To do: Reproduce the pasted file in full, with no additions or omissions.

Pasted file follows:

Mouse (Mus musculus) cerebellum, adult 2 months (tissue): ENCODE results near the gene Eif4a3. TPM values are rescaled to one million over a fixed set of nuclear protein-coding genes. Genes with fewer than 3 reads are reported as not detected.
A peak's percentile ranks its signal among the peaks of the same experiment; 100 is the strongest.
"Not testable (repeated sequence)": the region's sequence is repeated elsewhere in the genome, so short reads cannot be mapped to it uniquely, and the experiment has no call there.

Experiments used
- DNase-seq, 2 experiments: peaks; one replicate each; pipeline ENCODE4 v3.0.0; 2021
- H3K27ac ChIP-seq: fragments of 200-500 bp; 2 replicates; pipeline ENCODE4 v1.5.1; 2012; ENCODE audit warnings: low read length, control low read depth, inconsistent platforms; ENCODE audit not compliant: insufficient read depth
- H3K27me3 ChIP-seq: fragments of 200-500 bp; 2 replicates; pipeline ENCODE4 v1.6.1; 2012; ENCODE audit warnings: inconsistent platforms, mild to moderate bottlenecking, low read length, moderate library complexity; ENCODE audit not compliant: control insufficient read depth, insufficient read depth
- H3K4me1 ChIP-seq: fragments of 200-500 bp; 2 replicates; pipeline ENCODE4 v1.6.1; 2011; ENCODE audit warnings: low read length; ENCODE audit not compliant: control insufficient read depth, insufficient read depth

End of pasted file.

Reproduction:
Mouse (Mus musculus) cerebellum, adult 2 months (tissue): ENCODE results near the gene Eif4a3. TPM values are rescaled to one million over a fixed set of nuclear protein-coding genes. Genes with fewer than 3 reads are reported as not detected.
A peak's percentile ranks its signal among the peaks of the same experiment; 100 is the strongest.
"Not testable (repeated sequence)": the region's sequence is repeated elsewhere in the genome, so short reads cannot be mapped to it uniquely, and the experiment has no call there.

Experiments used
- DNase-seq, 2 experiments: peaks; one replicate each; pipeline ENCODE4 v3.0.0; 2021
- H3K27ac ChIP-seq: fragments of 200-500 bp; 2 replicates; pipeline ENCODE4 v1.5.1; 2012; ENCODE audit warnings: low read length, control low read depth, inconsistent platforms; ENCODE audit not compliant: insufficient read depth
- H3K27me3 ChIP-seq: fragments of 200-500 bp; 2 replicates; pipeline ENCODE4 v1.6.1; 2012; ENCODE audit warnings: inconsistent platforms, mild to moderate bottlenecking, low read length, moderate library complexity; ENCODE audit not compliant: control insufficient read depth, insufficient read depth
- H3K4me1 ChIP-seq: fragments of 200-500 bp; 2 replicates; pipeline ENCODE4 v1.6.1; 2011; ENCODE audit warnings: low read length; ENCODE audit not compliant: control insufficient read depth, insufficient read depth